During November and December 2020, Westmeath County Council partnered with Midlands 103 to broadcast a series of documentaries written and narrated by Ian Kenneally, Historian in Residence for the centenary of 1920. Ian also produced a number of short videos. Below, we provide a brief overview and links to each of the documentaries.
Further videos on these and other topics are available on the Westmeath County Council YouTube channel.
This video provides a timeline of events in Westmeath during 1920, bringing the viewer through a transformative and often violent twelve months.
The burning of the Westmeath Independent’s offices and the associated print works in November 1920 was an extraordinary and distressing incident in Athlone’s history, with ramifications across the Midlands. This documentary explains why the print works was targeted by the Crown forces.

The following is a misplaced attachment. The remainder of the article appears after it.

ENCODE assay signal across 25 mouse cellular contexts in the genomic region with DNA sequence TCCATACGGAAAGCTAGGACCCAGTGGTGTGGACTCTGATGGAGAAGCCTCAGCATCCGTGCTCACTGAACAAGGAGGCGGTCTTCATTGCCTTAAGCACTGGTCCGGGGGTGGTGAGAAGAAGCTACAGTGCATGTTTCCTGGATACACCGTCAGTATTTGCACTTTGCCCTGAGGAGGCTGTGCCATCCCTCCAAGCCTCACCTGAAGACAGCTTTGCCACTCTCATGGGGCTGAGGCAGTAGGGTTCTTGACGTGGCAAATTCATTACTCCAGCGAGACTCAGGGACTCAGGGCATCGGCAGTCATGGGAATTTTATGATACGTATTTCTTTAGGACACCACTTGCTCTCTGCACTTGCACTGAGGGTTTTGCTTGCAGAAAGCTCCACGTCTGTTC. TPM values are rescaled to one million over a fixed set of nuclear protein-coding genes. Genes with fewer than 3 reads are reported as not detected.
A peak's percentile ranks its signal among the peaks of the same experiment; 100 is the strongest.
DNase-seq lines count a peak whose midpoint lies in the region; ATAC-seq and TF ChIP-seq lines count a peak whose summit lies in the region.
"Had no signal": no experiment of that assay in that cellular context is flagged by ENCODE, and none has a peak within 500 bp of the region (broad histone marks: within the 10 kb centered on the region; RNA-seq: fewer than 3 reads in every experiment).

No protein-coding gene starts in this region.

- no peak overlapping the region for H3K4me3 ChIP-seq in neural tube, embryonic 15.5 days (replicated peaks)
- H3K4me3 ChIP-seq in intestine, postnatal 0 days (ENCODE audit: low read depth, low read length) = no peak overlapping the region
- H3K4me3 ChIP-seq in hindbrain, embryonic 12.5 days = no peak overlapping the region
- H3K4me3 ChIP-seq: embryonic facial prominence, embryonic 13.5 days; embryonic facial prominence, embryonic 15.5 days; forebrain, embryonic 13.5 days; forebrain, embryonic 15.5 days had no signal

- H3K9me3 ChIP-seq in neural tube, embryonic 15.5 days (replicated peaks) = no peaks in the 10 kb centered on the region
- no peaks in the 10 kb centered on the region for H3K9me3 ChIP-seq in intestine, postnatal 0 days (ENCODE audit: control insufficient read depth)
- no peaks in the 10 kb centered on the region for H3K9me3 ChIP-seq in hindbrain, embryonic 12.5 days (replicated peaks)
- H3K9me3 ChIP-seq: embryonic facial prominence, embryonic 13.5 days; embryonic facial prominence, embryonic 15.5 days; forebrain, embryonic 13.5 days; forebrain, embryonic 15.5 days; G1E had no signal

On 16 October 1920, the Athlone Print Works was attacked by the Crown forces for the first time. They set fire to the building but Ellen Chapman foiled their plans.
Alice King was one half of an extraordinary couple. She was a skilled activist and political organiser for both Cumann na mBan and Sinn Féin while her husband, Delvin’s Laurence Ginnell, was one of Ireland’s most famous politicians.
For much of the War of Independence, 1919-1921, Cumann na mBan was an illegal organisation, a time in which its Westmeath members gathered intelligence, carried dispatches and provided safehouses for the IRA.
It was 9pm on Friday night, 22 October 1920, and the streets of Athlone were full of people. Soon, they would be in the midst of a reprisal by British forces.
Athlone’s barracks can trace its beginning to the early 1690s and the aftermath of the great sieges of Athlone in 1690 and 1691. For over two hundred years, it was a garrison and recruitment centre for the British army. This documentary provides a brief overview of its long history.
Content Last Updated/Reviewed: 18/12/2020